“We did not die from hunger or the earthquake, but we will die freezing from the cold. It shouldn’t be this way. No one is sending help.”

— Aysan Kurt, 27, speaking to the AP near the quake’s epicenter in Turkey.


“When we dig, we look for someone alive. From there, we don’t ask ourselves questions. If they’re alive, great. If they’re dead, it’s a shame.”

— Patrick Villadry of the French rescue crew ULIS, describing the technique necessary given the quake’s devastation. Recovering the dead, he noted, was important for Moroccan families.


“I don’t understand. Now it’s harder and colder.”

— A commander of the 11th National Guard Brigade’s anti-drone unit who is known on the battlefield as Boxer, voicing discontent among Ukrainian soldiers — once extremely rare and expressed only in private. He was speaking about Ukraine’s attacks against well-armed Russian troops on the other side of the Dnieper River in the southern city of Kherson. Soldiers are asking why these difficult amphibious operations were not launched months ago in warmer weather.


“This is probably the most uniquely horrible choice I’ve had in my life.”

— Andrew Collins, 35, an independent from Windham, Maine, on the likely showdown in next year’s election between political foes men who each have served one term as president, Republican Donald Trump and Democrat Joe Biden. Collins participated a poll this month from The Associated Press-NORC Center for Public Affairs Research. in which American voters made clear how less than jazzed they are about such a rematch in 2024.


“It is amazing to see this huge berg in person — it stretches as far as the eye can see.”

— Andrew Meijers, chief scientist aboard the research ship RRS Sir David Attenborough, which crossed paths with the mega iceberg known as the A23a near Antarctica in early December. The iceberg is three times the size of New York City, or more than twice the size of Greater London.


“When they asked me to open my bra … I was shocked! But I couldn’t speak or refuse. When I tried to cover my breast with my hand, I was even scolded and yelled at…I was totally confused, nervous and humiliated, especially when I was told to lift my left leg on the chair.”

— Priskila Ribka Jelita, a 23-year-old model and a 2023 Miss Universe Indonesia contestant, describing her “body check” in an interview with The Associated Press on August 15 in Jakarta, Indonesia.


“There was silence and like a mist, as if it was dusk, but only a few minutes later the birds were singing again.”

— Carmen Jardines, 56, watching the “ring of fire” eclipse in October from Cancun, Mexico on the dance of the moon and the sun cheered by millions across the Americas.


“My name is used to raise money. But Jean-Pierre doesn’t give me much.”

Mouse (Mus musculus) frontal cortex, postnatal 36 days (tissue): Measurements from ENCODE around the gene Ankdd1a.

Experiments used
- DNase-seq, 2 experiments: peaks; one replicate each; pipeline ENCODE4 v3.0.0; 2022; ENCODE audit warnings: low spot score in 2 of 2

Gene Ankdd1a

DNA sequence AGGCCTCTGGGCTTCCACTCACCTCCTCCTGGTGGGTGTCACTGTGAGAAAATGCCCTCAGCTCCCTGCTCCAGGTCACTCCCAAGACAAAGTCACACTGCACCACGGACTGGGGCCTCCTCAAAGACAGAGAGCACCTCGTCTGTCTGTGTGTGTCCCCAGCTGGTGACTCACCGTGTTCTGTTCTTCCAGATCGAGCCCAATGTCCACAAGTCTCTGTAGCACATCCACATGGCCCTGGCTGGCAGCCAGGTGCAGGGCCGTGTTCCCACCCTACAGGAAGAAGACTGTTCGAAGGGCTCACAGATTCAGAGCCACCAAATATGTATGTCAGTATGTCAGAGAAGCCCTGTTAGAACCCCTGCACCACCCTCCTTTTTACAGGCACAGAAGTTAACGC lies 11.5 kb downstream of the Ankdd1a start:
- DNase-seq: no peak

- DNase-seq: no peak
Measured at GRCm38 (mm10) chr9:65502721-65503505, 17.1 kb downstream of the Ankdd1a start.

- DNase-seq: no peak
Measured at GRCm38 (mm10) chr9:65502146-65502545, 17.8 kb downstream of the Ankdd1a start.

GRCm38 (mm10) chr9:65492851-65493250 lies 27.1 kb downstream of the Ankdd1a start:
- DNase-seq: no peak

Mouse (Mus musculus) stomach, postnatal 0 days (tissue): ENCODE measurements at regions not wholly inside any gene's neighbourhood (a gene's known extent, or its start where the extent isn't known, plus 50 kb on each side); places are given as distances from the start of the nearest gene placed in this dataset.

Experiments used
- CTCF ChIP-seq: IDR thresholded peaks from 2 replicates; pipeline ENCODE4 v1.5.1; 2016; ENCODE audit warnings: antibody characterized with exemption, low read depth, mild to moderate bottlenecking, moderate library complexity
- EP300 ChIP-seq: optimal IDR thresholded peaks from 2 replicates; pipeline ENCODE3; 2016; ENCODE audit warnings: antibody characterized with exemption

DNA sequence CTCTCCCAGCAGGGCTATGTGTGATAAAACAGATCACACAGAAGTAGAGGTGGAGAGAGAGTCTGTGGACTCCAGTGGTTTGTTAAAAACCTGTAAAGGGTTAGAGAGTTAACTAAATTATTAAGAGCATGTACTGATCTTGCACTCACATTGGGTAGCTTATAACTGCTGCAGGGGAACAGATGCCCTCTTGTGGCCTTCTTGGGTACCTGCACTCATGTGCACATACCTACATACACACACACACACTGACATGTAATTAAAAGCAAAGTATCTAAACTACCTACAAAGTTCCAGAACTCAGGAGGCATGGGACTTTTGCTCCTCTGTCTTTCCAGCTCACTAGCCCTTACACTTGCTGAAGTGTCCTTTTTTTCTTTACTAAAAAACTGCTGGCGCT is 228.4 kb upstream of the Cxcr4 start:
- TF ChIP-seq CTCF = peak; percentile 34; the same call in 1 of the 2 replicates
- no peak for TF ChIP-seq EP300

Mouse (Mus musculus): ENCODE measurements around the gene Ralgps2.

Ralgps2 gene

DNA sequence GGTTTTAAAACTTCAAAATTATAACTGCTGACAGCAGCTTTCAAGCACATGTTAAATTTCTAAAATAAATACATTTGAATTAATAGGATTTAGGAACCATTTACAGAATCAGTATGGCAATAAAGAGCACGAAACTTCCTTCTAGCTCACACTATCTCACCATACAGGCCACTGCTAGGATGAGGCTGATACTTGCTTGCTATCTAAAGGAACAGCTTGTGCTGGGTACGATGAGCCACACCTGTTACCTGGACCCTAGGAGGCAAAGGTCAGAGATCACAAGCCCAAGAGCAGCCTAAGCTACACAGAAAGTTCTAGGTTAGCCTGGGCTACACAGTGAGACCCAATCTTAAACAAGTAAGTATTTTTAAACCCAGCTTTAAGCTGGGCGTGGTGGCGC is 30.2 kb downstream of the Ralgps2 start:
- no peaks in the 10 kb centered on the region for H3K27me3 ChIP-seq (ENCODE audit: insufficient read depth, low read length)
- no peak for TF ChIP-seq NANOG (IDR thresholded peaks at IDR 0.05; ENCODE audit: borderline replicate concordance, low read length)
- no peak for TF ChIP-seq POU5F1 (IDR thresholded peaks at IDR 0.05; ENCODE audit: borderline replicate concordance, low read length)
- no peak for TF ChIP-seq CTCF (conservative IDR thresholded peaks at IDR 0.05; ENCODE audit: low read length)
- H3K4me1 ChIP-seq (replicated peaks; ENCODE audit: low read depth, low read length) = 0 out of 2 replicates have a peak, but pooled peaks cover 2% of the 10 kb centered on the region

— Amazon Kayapo tribal Chief Raoni Metuktire, on Belgian filmmaker Jean-Pierre Dutilleux after the souring of their five-decade partnership, considered to be among the world’s most productive partnerships between an Indigenous chief and a Westerner.


“Maybe it looks the same on the surface. But when you look with a magnifying glass, you’ll see the essence isn’t the same.”

— Hong Kong artist Wong Ka-ying, 32, who said she sees cultural life is recovering from a stretch of stifling protests and pandemic restrictions. But, she said, even at a glamorous art fair, she felt the chill of a legal clampdown. The art felt tamer than in past years and overtly political art was rare. She was one of 20 people interviewed who said that business indicators and everyday life point to a recovery. But when it comes to anything political, the openness and freedoms that were once hallmarks of the Chinese-ruled former British colony seem permanently gone.


“A three-part summer of feminine extravaganza.”

— Taylor Swift, Time’s Person of the Year, describing the summer of 2023 being dominated culturally by her Eras tour, the Barbie movie and Beyoncé’s blockbuster Renaissance Tour.


“Let’s not have the bleeding of these works, all this intellectual property leaving the continent. Let’s keep it here.’”

— Ugandan attorney Linda Mutesi, an art collector who helped launch the Contemporary Art Society of Uganda. Collecting for her and others has become a principled effort aimed at retaining Africa’s most unique cultural resources.


“I’m trying not to do anything that alienates anyone. But I can’t just not do the right thing because I’m scared.”

— Cydney Wallace, a Black Jewish community activist in Chicago, part of a growing number of Black Americans who see the Palestinian struggle in the West Bank and Gaza reflected in their own fight for racial equality and civil rights. The recent rise of protest movements against police brutality in the U.S., where structural racism plagues nearly every facet of life, has connected Black and Palestinian activists under a common cause.


“May God save us.”

– Phrase that neighbors used to greet each other in a remote village in Morocco’s Ouargane Valley after a 6.8-magnitude earthquake devastated the region Sept. 8. It was the most intense tremor to hit North Africa in 120 years.


Kellman reported from London. Contributing to this report were Associated Press writers Kanis Leung in Hong Kong, Niniek Karmini in Jakarta, Indonesia, and Krutika Pathi in New Delhi.


Follow Kellman on X, the platform formerly known as Twitter, at http://www.Twitter.com/APLaurieKellman